Although the terms “sprocket” and “chainring” are sometimes used interchangeably, we shall use the term “sprocket” to refer to the rear driver attached to the hub in this context. The number of teeth found on the chainring and sprocket, often known as the “gear ratio,” should be considered even though BMX bikes don’t have multiple gears.

 Elementary math is used to figure out the gear ratio. The easier one finds it to pedal, the lower the number, and the more challenging it is to pedal, the higher the number. Divide the number of teeth on the chainring—let’s say 25, by the number of teeth on the sprocket—and you’ll get 2.78, which means that for each revolution of the chainring, the rear wheel will turn about two and a third times.

Over the years, the 44/16 gearing, 55 gear inches, has become the most typical and well-liked BMX gearing. Most riders, from flatland and park riders to racers and stunt riders, may use gear ratios close to 55 inches.

Considering What Is The Best Gear Ratio For A BMX Bike

First and foremost, you must determine your bike’s gear ratio. It would be best if you employed the technique mentioned above in the article to accomplish this. You will discover your bike’s gear ratio as a consequence. What is the ideal gear ratio, though? Alternatively, what gear ratio will best meet your needs?

The size of the wheels and, more significantly, your level of comfort will determine the answers to these questions. You will need more teeth if your BMX bike has noticeably large wheels and vice versa. So, always choose the BMX bike gear ratio best suits your requirements.

Here are the recommended gear ratios for BMX bikes and why they are the best, as determined by review data.

1. BMX bike gear ratio of 25/9.

This is arguably the most widely used gear ratio for BMX bikes. It has a gear ratio of roughly 2.78/1. You should be aware that the lower the ratio, the better your BMX bike should be for you. Smaller gears typically facilitate simple pedaling, allowing the bike to move forward with less effort.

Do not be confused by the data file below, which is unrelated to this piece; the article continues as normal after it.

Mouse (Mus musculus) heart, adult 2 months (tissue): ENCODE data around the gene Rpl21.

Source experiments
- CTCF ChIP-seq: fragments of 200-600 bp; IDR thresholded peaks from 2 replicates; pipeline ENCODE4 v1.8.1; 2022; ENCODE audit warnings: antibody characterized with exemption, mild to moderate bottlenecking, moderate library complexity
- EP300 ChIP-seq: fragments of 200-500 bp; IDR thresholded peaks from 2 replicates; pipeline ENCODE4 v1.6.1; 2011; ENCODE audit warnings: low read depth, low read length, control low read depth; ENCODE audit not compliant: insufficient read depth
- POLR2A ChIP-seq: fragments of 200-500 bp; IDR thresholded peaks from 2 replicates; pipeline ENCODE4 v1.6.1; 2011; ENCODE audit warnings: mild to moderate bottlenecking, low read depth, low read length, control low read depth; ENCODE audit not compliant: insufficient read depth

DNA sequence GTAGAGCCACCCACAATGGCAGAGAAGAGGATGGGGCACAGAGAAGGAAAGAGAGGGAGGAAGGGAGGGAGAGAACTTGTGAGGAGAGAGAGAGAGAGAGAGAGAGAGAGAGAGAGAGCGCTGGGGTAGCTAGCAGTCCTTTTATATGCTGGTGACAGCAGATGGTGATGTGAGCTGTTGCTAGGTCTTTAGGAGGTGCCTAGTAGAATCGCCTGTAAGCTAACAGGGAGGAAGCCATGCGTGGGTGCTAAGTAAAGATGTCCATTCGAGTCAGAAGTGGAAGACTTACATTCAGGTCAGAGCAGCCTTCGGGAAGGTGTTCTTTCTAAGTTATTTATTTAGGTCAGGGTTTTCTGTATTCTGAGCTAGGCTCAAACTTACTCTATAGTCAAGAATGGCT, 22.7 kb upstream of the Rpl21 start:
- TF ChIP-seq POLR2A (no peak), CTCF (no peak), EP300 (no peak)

2. BMX Bike Gear Ratio of 44/16

This gear ratio has 55 gear inches and is generally thought to be the best. It is one of the earliest BMX models with relatively large wheels, is still on the market, and is used by many BMX bikers worldwide.

3. BMX Bike Gear Ratio of 30/11

Another exceptional BMX bike ratio is this one. The ratio is relatively simple, which makes pedaling easier. It has a ratio of roughly 2.73/1, making it an excellent ratio to consider.

Since there are numerous BMX bike gear ratios on the market, picking the one that best suits your demands is strongly advised. The most suggested gear ratio is 2.8/1 or less.

Working Out BMX Gearing Ratio

To get your gear ratio, count the sprocket’s teeth and divide by the number on the rear cog. Divide the result you get by the diameter of the wheel. The rear cog teeth of vintage BMX bikes numbered 16, and the front sprocket teeth numbered 44.

Therefore, the gear ratio for a 20-inch wheel is 44 ÷ 16 x 20, which equals 55. The rollout or the distance traveled after one pedal revolution, is calculated by multiplying the gear inch ratio by pi (3.14). Thus, one pedal revolution moves the 20-inch bike 172.7 inches (3.14 x 55).


So ultimately, BMX bikes have a gear system consisting of one gear. To determine the times your rear wheel turns per revolution of the chainring, divide the number of teeth on your chainring by those on your sprocket. The easier it is to pedal, the lower the number; conversely, the harder you have to pedal, the higher the number. This means you will need to apply more force.